But the really interesting part was about how 65-year-olds were portrayed in 1969.  For example, Updike wrote of Harry (Rabbit) Angstrom’s father looking old once outside the bar; “liverish scoops below his eyes, broken veins along the sides of his nose.”  Harry then asks Earl about his money situation, and Earl responds, “Believe it or not there’s some advantages to living so long in this day and age.  This Sunday she’s going to be sixty-five and come under Medicare.”

Next Sunday Harry visits Mary (his mother) for her birthday and she greets him:

I’m sixty-five,” she says, groping for phrases, so that her sentences end in the middle.  “When I was twenty.  I told my boyfriend I wanted to be shot.  When I was thirty…”  [Harry:]  “You told Pop this?”  “Not your dad.  Another.  I didn’t meet your dad til later.  This other one, I’m glad.  He’s not here to see me now.”

The point is that even though Mary has Parkinson’s, Updike’s overall image of 65-year-olds in 1969 is of people who really are over the hill.  (“Living so long in this day and age?”  Really?)

Now compare that with Christie Brinkley, shown in the lead picture above in 2017, at age 63.

On that note see “60 is the new 30,” and also “Why 60 Is The New 30.”  The latter post noted the “55-64 age group has shown the largest increase in entrepreneurial ventures, now accounting for more than 20 percent of all start-ups.”  (Thus literally “starting over when our grandparents would be strolling around golf communities in Florida.”)

Or see Is 60 the New 40?  That article noted that what elderly “meant to the Greatest Generation doesn’t hold for their offspring, the baby boomers.”  Then there’s 60, Not 50, Is The New Middle Age – Huffington Post, and New research shows 60 is the new 40 – KING5:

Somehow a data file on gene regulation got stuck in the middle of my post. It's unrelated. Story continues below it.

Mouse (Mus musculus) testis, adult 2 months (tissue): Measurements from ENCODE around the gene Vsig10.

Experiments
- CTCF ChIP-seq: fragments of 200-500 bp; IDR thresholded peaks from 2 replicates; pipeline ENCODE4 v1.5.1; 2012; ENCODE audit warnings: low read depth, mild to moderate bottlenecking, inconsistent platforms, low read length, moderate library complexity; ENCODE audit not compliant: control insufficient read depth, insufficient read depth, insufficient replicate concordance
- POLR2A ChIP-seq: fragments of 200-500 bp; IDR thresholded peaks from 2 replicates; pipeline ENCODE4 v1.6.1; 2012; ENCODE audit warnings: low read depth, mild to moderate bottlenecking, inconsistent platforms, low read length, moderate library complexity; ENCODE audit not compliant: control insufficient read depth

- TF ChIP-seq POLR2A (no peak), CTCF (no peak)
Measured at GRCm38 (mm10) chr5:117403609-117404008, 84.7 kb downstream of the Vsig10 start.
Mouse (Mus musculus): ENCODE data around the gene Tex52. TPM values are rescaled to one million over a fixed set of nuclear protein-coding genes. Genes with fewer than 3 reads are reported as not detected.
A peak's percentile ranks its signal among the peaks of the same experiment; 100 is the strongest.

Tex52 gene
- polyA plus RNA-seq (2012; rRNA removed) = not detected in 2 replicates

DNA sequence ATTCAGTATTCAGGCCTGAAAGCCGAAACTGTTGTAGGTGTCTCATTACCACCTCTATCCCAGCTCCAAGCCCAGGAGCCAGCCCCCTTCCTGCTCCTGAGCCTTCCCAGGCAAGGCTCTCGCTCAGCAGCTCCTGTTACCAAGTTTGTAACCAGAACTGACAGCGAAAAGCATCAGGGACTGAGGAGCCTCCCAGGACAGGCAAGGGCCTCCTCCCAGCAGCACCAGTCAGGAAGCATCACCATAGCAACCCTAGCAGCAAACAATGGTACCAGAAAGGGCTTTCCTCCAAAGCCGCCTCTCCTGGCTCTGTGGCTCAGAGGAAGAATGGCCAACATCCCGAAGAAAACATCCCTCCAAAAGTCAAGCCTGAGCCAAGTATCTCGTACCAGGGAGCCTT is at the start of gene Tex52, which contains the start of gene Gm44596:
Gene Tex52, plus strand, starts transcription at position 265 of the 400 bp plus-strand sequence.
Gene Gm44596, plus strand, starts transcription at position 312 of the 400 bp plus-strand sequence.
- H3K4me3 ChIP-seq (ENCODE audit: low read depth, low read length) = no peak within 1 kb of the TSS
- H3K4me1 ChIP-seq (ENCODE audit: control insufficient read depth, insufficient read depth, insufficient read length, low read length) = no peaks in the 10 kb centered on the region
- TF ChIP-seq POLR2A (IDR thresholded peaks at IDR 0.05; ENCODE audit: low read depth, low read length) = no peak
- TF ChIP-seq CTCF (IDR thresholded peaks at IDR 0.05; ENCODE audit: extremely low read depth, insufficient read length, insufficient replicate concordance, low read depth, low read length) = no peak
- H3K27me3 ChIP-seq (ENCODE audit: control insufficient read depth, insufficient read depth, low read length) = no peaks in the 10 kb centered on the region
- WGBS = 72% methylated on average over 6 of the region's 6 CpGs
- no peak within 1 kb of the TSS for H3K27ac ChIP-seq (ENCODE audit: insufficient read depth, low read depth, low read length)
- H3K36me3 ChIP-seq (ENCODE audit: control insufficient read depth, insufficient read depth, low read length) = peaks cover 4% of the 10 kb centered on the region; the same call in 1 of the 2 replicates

Increasingly, people over 60 feel more like 40, and now they have the science to back them up…   The new research argues that since life expectancy continues to rise, age 60 should not be considered old.  It’s more “middle age,” because for many, there’s a lot of living left to do after age 60, even embarking on second or third careers.

Which brings us back to my Geezer’s guide(s) to supplements, Part I and Part II.  In those posts I noted that I “don’t want a Schwarzenegger body.  At age 67 [soon to be 68], I just want to stick around a while yet.”  (And “maybe run into a cute ‘young'” 60-some-year-old, like Christie B….)

So, to that end the “Geezer” posts  listed 10 good supplements from Menshealth, along with the question “Why do I bother with all these supplements?  Simply put, I want to live long enough” – among other things and if only metaphorically – “to dance on my enemy’s grave.”  (Illustrated at right.)

And that brings up two relatively new online articles, 11 Of The Smartest Things Anyone Ever Said About Getting Older, and 9 Things People Aging Gracefully Do Differently | HuffPost:

There’s nothing less attractive than someone desperately clinging to the last remnants of their youth.  We think it’s far sexier to be comfortable in your own skin.

That last thought was a “leaf” from George Clooney, along with the main thing people aging gracefully do:  “work out to get strong, not skinny.”  (Not to get a “Schwarzenegger body.”)

Other thoughts:  They stress less and forgive more, they learn something new every day, they stay positive, they get enough sleep – which for me includes daily naps “as needed” – and they eat and drink better.  (They “learn what changes we need to take with our diets as we age.”  Like Geezer supplements, and kale and/or spinach salads at night, not processed food snacks.)